And that makes me wonder: is this happening with modern autistic teenagers? In some cases, could autigender be getting confused with transgender?

What I’m going to say here is hugely controversial, and I concede that I’m only looking at things from my own point of view, without having experienced significant body dysphoria, so I may be out of touch with the experiences of transgender folk. But I feel like we ought to be allowed at least to express an opinion in the spirit of open discussion. So here it is…

It concerns me that in the current zeitgeist, kids who are querying their gender identity are so readily presented with the possibility of changing biological sex by hormones and surgical procedures. It seems such a radical and permanent approach, and I worry that they may not have been provided with genuine alternatives. I wonder if some of them might be spared surgery and come to peace with their gender instead through the concept of the non-binary.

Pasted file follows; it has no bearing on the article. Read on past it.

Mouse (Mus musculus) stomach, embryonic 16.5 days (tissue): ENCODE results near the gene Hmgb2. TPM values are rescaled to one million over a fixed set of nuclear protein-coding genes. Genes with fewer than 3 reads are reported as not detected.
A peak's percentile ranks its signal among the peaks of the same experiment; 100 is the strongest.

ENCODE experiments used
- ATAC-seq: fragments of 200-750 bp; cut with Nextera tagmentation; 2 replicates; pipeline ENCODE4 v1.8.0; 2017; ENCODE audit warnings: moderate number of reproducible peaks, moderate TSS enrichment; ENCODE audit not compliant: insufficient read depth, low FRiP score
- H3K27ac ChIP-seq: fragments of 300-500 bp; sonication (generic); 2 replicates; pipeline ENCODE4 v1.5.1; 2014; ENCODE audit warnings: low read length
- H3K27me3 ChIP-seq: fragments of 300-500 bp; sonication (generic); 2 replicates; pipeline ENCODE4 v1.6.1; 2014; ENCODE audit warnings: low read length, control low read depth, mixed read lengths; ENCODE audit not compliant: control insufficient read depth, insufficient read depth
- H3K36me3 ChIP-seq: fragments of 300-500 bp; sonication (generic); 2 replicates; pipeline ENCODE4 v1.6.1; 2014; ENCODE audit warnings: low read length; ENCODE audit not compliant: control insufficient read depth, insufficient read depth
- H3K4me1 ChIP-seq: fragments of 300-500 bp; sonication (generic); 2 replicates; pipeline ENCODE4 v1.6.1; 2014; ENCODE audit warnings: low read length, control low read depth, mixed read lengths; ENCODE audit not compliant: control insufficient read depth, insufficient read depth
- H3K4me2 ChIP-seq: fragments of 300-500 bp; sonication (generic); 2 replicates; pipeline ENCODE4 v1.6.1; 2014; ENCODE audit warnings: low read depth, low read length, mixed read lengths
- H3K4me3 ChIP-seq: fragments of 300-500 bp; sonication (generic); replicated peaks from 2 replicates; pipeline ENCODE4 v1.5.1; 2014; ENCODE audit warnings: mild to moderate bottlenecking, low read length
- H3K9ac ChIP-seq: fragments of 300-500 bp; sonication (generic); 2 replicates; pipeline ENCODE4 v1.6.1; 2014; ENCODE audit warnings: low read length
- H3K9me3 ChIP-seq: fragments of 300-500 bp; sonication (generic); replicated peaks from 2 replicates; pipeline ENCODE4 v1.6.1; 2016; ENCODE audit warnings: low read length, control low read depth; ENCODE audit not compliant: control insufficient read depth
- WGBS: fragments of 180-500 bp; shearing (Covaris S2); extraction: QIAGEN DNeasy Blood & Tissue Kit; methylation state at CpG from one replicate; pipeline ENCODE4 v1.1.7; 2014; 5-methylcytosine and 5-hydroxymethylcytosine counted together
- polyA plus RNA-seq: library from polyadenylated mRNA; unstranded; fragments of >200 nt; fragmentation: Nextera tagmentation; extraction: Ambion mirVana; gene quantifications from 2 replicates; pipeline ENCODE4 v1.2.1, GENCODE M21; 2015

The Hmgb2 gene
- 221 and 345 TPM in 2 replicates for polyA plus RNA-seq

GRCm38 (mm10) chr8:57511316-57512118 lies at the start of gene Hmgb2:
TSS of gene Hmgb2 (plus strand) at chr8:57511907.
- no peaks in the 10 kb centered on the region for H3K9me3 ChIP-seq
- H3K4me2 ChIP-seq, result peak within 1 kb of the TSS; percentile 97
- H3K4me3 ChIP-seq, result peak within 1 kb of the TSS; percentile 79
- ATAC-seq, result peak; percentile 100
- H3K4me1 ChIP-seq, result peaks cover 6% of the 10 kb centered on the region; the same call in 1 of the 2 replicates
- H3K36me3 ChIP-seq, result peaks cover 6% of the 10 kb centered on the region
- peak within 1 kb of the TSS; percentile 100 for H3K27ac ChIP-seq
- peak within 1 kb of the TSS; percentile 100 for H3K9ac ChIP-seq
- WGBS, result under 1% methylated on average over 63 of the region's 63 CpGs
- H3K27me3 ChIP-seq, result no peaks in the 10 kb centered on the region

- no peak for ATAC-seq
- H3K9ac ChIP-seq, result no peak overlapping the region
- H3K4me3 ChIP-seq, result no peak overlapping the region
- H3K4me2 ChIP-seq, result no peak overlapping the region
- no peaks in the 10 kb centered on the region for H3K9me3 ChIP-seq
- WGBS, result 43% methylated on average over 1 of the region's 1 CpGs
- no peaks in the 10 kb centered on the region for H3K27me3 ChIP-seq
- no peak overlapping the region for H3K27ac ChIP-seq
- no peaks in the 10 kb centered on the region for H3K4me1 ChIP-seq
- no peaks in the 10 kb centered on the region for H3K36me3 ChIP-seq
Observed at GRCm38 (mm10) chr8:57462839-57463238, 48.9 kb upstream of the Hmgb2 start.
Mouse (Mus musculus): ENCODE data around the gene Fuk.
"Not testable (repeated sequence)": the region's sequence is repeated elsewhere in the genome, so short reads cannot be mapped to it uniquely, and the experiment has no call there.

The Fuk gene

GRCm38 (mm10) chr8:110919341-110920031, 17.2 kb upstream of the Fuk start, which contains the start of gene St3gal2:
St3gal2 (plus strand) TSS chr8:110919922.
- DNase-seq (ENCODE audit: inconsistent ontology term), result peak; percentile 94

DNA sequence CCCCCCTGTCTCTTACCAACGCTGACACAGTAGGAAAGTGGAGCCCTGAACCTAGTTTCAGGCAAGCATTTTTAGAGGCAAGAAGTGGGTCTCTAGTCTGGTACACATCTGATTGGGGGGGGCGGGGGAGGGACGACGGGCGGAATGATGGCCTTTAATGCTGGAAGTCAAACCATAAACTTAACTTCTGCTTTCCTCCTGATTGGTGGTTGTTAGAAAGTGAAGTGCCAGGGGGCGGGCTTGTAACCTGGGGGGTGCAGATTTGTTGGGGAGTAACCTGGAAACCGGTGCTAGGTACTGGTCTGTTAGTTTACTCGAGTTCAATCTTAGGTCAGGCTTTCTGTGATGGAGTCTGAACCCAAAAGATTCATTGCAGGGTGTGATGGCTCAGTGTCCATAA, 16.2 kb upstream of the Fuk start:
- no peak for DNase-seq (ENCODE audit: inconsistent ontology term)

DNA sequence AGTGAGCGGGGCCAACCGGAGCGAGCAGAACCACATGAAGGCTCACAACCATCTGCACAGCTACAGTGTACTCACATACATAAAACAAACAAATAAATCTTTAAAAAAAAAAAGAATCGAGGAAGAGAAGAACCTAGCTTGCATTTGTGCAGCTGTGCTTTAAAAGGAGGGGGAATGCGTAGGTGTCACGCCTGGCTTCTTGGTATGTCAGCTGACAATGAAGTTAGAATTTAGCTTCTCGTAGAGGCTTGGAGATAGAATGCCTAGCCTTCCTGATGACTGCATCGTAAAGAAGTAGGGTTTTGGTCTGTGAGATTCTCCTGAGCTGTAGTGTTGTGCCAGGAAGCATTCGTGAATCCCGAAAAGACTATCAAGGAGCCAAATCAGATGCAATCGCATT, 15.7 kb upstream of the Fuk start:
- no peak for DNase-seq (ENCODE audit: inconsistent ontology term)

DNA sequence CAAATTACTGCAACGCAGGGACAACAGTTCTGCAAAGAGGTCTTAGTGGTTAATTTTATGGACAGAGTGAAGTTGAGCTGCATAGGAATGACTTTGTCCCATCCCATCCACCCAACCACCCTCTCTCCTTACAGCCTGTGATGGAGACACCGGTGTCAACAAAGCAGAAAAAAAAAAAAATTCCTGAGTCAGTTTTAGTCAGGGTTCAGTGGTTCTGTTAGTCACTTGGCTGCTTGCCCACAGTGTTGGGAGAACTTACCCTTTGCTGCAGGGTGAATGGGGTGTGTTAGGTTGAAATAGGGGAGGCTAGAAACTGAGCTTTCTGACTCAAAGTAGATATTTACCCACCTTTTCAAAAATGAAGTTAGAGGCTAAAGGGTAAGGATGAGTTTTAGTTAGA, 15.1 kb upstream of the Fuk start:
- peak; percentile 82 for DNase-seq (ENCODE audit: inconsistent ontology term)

Could we not dispense with the black-and-white concept that if one does not feel female, one must therefore be male?

Maybe as a society we need to move away from dividing ourselves into those two distinct categories. Could we not be accepting of a biological female who wishes to dress and act in the manner of a male? Could we not learn to be OK with a biological male dressing as a female and joining in activities with the girls (as far as it is fair and safe to do so)? Or with someone who seems male on one day and female the next? Maybe, if we had better acceptance of non-binary genders within society, there would be less need for surgical and hormonal interventions.

So hopefully, in addition to giving you food for thought, the above explains my gender identity. Yes, I do believe I’ve just followed the prevailing trend and come out as somewhere in the range of the non-binary.